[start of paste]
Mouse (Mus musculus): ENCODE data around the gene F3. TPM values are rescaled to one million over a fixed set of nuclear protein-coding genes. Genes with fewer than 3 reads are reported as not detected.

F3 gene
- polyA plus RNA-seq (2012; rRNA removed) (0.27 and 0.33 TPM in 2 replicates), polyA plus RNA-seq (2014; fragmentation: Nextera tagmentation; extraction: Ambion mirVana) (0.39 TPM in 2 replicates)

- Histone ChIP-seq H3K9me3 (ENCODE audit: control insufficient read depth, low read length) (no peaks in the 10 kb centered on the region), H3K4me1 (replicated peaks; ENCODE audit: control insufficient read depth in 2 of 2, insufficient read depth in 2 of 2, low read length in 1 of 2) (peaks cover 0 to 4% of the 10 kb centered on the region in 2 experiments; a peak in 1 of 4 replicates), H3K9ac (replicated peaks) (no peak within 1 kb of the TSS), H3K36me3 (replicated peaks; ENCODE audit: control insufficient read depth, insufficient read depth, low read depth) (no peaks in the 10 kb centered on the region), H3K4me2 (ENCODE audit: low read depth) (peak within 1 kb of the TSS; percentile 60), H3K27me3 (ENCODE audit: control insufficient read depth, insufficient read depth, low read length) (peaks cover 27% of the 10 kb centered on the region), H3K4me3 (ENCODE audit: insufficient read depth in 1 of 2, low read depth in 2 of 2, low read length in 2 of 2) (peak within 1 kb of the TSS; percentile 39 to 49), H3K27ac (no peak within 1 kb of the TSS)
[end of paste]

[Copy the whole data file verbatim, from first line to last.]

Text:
Mouse (Mus musculus): ENCODE data around the gene F3. TPM values are rescaled to one million over a fixed set of nuclear protein-coding genes. Genes with fewer than 3 reads are reported as not detected.

F3 gene
- polyA plus RNA-seq (2012; rRNA removed) (0.27 and 0.33 TPM in 2 replicates), polyA plus RNA-seq (2014; fragmentation: Nextera tagmentation; extraction: Ambion mirVana) (0.39 TPM in 2 replicates)

- Histone ChIP-seq H3K9me3 (ENCODE audit: control insufficient read depth, low read length) (no peaks in the 10 kb centered on the region), H3K4me1 (replicated peaks; ENCODE audit: control insufficient read depth in 2 of 2, insufficient read depth in 2 of 2, low read length in 1 of 2) (peaks cover 0 to 4% of the 10 kb centered on the region in 2 experiments; a peak in 1 of 4 replicates), H3K9ac (replicated peaks) (no peak within 1 kb of the TSS), H3K36me3 (replicated peaks; ENCODE audit: control insufficient read depth, insufficient read depth, low read depth) (no peaks in the 10 kb centered on the region), H3K4me2 (ENCODE audit: low read depth) (peak within 1 kb of the TSS; percentile 60), H3K27me3 (ENCODE audit: control insufficient read depth, insufficient read depth, low read length) (peaks cover 27% of the 10 kb centered on the region), H3K4me3 (ENCODE audit: insufficient read depth in 1 of 2, low read depth in 2 of 2, low read length in 2 of 2) (peak within 1 kb of the TSS; percentile 39 to 49), H3K27ac (no peak within 1 kb of the TSS)